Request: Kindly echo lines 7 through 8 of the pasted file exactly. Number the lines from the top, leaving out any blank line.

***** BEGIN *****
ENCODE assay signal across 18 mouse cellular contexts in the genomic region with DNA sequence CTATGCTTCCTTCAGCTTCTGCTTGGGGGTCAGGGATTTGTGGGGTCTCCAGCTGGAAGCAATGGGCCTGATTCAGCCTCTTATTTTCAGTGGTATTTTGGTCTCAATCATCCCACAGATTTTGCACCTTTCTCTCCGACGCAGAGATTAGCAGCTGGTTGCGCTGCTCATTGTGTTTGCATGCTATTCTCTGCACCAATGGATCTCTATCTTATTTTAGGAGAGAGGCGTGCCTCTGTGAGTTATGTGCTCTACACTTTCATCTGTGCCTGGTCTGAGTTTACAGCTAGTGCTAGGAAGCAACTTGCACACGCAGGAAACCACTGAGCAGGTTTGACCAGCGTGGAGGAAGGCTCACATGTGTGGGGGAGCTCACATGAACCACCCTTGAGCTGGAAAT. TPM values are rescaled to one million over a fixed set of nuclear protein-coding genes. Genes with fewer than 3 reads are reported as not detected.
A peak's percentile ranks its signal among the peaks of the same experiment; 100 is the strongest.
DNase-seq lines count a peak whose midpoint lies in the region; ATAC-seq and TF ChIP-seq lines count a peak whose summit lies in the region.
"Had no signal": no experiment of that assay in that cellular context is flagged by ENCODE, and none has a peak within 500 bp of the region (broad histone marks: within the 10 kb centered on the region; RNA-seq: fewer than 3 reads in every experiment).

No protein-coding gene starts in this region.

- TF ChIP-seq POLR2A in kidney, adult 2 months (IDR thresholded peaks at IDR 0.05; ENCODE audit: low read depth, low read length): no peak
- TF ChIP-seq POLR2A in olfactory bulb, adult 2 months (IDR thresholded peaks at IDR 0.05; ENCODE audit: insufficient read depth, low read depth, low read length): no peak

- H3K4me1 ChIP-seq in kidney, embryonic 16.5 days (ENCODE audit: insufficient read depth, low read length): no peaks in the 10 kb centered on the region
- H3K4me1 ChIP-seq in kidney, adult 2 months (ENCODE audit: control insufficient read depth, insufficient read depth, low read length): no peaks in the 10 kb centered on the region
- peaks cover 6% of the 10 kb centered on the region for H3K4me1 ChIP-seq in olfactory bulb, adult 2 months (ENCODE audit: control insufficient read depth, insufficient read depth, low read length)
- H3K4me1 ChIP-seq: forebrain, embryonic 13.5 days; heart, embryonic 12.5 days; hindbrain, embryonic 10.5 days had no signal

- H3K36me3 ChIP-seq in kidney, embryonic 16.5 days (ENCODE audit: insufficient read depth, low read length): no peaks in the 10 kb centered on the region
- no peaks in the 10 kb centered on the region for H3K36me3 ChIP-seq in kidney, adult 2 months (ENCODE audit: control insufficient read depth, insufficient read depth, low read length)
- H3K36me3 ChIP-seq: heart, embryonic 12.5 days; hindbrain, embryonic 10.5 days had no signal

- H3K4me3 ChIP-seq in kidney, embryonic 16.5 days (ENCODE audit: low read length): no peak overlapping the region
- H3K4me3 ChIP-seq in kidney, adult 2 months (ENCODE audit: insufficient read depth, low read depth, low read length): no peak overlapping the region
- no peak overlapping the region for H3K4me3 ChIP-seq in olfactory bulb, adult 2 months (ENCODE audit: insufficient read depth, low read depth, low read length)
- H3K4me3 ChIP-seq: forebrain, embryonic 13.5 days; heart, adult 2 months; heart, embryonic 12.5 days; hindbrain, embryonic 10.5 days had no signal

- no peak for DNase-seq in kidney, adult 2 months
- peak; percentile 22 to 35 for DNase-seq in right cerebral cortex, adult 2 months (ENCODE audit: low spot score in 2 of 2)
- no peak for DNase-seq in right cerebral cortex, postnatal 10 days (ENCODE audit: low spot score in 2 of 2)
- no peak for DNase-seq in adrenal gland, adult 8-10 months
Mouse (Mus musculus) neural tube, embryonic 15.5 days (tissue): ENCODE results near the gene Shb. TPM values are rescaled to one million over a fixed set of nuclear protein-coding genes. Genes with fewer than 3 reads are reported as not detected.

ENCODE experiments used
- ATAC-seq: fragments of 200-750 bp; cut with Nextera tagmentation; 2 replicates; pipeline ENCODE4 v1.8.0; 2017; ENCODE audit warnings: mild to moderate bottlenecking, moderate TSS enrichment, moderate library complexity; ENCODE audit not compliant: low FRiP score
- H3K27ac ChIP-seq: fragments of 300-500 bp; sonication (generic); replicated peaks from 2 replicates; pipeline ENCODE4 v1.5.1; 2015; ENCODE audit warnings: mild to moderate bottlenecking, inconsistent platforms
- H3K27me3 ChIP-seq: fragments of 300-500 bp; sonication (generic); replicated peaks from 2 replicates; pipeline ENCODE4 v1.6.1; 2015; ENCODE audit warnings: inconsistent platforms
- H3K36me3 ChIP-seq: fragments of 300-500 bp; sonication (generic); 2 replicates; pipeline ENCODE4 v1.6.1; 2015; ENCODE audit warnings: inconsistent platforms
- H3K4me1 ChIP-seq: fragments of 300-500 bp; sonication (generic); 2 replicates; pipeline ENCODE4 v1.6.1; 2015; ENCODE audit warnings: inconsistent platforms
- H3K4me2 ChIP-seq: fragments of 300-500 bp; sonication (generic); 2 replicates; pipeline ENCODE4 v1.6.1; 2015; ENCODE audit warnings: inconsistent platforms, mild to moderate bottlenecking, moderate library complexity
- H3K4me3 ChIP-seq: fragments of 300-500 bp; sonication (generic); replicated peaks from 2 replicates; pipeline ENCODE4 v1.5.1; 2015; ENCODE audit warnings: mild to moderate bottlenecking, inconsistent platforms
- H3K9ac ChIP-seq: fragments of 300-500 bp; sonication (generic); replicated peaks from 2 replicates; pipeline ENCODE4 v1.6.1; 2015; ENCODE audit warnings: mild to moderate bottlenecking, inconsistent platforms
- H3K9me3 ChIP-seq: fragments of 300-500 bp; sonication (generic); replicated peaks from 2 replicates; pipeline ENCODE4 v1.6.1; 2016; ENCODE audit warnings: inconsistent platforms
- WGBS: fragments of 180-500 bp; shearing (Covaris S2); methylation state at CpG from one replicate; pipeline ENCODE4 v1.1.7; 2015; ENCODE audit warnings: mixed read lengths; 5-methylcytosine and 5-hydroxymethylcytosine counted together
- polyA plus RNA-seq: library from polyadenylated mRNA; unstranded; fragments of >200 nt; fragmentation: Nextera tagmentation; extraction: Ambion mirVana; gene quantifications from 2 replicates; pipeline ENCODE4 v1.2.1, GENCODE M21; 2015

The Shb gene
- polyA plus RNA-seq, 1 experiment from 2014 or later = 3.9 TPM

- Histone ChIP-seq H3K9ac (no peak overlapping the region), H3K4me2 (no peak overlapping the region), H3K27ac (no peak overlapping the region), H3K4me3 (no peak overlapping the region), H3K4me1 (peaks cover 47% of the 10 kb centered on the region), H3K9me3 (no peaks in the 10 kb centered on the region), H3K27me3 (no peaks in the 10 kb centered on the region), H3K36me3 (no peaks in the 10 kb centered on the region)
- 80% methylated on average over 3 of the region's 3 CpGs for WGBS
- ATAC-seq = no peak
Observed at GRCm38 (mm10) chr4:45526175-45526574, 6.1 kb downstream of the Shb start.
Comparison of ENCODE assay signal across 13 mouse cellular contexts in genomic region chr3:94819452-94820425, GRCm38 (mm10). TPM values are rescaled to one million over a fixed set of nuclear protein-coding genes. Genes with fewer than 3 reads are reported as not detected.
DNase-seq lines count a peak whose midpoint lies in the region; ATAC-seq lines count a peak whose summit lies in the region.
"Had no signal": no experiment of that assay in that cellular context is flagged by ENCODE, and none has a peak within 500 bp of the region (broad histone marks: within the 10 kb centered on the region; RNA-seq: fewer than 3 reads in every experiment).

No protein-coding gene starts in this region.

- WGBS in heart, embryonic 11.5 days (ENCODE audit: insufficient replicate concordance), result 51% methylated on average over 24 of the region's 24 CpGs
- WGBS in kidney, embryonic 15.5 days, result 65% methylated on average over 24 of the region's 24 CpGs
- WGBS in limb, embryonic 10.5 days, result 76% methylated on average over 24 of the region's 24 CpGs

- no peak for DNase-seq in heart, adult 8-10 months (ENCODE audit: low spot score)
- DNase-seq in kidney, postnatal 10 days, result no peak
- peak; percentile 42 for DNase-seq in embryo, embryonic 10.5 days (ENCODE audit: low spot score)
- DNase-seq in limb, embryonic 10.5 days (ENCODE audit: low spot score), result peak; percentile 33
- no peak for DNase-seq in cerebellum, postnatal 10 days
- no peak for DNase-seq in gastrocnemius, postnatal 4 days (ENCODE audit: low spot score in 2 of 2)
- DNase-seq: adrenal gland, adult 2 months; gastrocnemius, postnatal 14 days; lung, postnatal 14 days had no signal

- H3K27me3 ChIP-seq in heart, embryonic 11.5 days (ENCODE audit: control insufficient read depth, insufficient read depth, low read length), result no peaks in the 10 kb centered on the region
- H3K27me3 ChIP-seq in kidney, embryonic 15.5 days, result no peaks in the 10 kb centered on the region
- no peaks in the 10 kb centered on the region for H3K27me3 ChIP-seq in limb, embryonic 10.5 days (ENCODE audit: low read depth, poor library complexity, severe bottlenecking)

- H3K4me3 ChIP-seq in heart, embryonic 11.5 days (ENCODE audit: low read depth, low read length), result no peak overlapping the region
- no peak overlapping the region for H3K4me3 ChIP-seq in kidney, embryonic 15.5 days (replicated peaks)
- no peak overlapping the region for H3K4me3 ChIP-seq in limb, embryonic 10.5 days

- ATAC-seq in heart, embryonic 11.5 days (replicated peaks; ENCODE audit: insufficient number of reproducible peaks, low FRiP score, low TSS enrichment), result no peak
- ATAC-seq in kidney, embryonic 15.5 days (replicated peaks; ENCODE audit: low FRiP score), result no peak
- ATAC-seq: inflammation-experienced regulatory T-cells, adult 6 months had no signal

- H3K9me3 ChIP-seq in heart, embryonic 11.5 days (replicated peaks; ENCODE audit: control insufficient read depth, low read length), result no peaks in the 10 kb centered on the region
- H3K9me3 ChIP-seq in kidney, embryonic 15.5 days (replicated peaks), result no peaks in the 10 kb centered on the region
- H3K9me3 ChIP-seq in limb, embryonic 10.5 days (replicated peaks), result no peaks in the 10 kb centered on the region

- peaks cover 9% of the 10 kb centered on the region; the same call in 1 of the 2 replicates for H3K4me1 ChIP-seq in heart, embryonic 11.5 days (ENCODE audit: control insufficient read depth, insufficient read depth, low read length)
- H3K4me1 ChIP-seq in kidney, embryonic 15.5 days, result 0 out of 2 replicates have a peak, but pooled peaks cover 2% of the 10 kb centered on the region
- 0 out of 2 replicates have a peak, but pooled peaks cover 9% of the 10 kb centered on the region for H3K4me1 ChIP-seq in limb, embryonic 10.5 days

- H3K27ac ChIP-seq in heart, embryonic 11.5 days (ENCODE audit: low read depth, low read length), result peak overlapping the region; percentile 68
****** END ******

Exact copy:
- TF ChIP-seq POLR2A in olfactory bulb, adult 2 months (IDR thresholded peaks at IDR 0.05; ENCODE audit: insufficient read depth, low read depth, low read length): no peak

- H3K4me1 ChIP-seq in kidney, embryonic 16.5 days (ENCODE audit: insufficient read depth, low read length): no peaks in the 10 kb centered on the region